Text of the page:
Introduction to Champagne
This week we are talking about Champagne! As always let us start from the beginning and let us define what Champagne is. Before being a wine, Champagne is in fact a region within the historical province of Champagne in the northeast of France. It is located about 100 miles (160 km) east of Paris. The main grapes grown in the region include Chardonnay, Pinot Noir, and Pinot Meunier. This area was once an inland sea that covered most of France until about 70 million years ago and because of that, the sub-soil contains huge deposits of sea creatures that were eventually turned into chalk formations. This unique soil allows roots to dig deeply, holding moisture, while allowing any excess of water to drain away. Still wines from this region were known before medieval times. The Romans were in fact the first to plant vineyards here, but it is only in the 18th century that this area became famous worldwide for the wine it produces. It is important to point out that to label a sparkling wine a Champagne, it must be produced in this region, even if we commonly refer to sparkling wine using the word “champagne”.
There are a lot of legends and stories about how the first sparkling wine was made, but today we will focus mainly on what the resulting method of production is rather that trying to discover its origin. Wine made in this region is produced using the famous Méthode Champenoise (or Méthode Traditionnelle). Let us take a closer look to what makes it so special and unique. It all starts with the production of a regular still wine. At this point the magic begins. The wine is bottled with some additional yeast and sugar for a minimum of 18 months. During this time the yeast in the bottle will transform the sugar into alcohol and CO2 increasing the preassure and creating the famous bubbles that we all love. Before the wine can actually be sold though, there are still a couple of steps that need to be taken. The bottle is manipulated, either manually or mechanically, in a process called remuage (or riddling), so that the spent yeast settles in the neck of the bottle. The neck is then frozen and the cap removed. The pressure in the bottle forces out the ice cap containing the yeast, and the bottle is quickly corked to maintain the carbon dioxide in solution. Before finally recorking the bottle, some wine from previous vintages as well as additional sugar is added to maintain the level within the bottle and adjust the sweetness of the finished wine. Depending on how much sugar is added, the resulting wine will be labled in one of the following ways:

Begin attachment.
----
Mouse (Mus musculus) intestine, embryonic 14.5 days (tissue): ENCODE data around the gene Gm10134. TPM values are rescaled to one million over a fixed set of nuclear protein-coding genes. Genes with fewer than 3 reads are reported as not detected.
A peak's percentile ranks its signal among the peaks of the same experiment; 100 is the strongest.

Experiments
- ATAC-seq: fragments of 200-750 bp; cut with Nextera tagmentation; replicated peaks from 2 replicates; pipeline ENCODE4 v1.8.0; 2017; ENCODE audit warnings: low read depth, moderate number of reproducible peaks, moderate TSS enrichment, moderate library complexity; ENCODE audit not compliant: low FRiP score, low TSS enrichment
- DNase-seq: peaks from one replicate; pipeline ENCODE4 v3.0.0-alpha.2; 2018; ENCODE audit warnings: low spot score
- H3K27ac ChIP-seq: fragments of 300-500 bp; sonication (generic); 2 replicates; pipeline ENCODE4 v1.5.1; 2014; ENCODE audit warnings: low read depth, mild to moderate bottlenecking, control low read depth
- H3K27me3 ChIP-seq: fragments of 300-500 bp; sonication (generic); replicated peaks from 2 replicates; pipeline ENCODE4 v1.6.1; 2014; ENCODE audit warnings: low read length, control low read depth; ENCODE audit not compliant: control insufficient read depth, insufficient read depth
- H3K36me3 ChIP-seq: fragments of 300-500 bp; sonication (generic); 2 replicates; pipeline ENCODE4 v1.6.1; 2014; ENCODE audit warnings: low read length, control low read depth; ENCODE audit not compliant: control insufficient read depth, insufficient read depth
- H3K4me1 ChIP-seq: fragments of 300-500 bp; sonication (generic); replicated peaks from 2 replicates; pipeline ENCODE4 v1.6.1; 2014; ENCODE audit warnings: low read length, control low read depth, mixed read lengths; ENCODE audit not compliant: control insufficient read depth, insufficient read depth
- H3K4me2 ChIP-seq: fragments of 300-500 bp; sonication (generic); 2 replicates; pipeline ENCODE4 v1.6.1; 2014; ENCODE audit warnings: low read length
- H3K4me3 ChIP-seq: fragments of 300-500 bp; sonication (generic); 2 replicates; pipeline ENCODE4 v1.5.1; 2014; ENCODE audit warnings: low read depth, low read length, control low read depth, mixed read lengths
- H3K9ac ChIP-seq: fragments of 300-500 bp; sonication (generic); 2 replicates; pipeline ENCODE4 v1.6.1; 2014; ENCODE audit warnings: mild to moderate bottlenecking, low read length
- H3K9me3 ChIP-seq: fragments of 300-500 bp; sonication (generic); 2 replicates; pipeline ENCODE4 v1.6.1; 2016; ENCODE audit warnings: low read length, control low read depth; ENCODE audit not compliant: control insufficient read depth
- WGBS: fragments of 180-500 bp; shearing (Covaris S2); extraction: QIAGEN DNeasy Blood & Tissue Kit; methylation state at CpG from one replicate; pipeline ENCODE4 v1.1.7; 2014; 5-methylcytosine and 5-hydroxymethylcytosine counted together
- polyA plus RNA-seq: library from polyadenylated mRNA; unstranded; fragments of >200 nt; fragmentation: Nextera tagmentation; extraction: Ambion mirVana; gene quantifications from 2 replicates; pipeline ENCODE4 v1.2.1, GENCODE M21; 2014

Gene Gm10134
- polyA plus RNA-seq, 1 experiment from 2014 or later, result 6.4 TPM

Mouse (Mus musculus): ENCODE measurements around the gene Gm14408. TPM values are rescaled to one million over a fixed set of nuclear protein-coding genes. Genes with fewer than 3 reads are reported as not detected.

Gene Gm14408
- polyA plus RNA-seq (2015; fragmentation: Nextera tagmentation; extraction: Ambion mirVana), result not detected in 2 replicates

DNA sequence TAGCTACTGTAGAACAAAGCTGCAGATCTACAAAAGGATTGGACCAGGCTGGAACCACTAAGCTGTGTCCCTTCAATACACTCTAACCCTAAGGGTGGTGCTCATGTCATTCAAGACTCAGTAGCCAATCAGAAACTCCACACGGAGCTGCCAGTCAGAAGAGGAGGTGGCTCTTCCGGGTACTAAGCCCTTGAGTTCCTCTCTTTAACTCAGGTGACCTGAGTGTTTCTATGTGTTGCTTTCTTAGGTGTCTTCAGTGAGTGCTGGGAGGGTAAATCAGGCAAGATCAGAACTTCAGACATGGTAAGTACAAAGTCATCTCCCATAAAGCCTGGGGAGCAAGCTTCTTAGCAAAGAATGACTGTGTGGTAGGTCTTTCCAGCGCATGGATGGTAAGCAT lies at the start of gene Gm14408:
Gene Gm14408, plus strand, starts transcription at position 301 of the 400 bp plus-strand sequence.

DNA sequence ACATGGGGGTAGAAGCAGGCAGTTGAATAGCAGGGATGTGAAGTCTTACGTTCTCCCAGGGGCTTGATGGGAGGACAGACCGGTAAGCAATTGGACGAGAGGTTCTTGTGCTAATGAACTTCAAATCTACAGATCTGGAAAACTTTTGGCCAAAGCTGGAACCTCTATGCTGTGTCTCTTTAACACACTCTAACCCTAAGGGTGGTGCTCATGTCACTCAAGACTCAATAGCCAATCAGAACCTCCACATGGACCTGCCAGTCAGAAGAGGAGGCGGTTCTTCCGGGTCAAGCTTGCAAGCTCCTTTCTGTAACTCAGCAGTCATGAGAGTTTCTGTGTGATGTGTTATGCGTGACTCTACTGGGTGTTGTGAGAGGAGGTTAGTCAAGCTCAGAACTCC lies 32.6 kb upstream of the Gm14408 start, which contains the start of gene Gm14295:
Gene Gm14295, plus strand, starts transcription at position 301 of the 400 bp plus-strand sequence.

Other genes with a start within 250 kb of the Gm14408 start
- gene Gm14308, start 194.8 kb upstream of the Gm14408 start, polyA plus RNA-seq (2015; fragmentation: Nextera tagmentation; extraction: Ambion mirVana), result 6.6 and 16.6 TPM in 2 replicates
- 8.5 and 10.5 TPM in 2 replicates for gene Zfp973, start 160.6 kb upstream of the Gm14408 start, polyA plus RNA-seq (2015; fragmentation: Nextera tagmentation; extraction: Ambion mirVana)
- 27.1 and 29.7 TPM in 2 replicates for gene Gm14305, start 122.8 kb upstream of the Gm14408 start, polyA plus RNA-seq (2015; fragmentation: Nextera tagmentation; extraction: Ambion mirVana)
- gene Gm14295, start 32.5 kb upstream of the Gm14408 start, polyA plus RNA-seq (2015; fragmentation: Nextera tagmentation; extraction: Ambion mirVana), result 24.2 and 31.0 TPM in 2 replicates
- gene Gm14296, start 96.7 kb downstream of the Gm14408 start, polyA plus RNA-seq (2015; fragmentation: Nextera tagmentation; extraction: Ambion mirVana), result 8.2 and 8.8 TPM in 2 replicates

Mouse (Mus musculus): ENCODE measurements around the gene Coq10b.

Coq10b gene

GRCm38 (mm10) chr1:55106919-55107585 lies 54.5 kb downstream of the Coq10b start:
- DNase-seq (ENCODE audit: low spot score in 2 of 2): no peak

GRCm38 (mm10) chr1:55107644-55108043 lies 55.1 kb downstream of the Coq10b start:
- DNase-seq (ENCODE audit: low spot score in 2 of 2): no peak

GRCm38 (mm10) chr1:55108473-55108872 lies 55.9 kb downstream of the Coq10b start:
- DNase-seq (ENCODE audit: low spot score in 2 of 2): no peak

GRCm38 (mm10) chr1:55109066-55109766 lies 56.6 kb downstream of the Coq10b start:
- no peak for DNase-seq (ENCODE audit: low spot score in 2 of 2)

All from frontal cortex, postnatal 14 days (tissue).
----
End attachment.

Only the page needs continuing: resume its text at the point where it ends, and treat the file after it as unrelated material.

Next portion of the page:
- Extra Brut (0-6 grams/Liter sugar)
- Brut (0–12 g/L sugar)
- Extra Dry (12–17 g/L sugar)
- Dry (17–32 g/L sugar)
- Demi-Sec (32–50 g/L sugar)
- Doux (50+ g/L sugar)
I hope you enjoyed this article and as always if you have questions I will be more than happy to answer. If you would like to learn more on how to pair Champagne with food, read our Wine and Food Pairing Guide.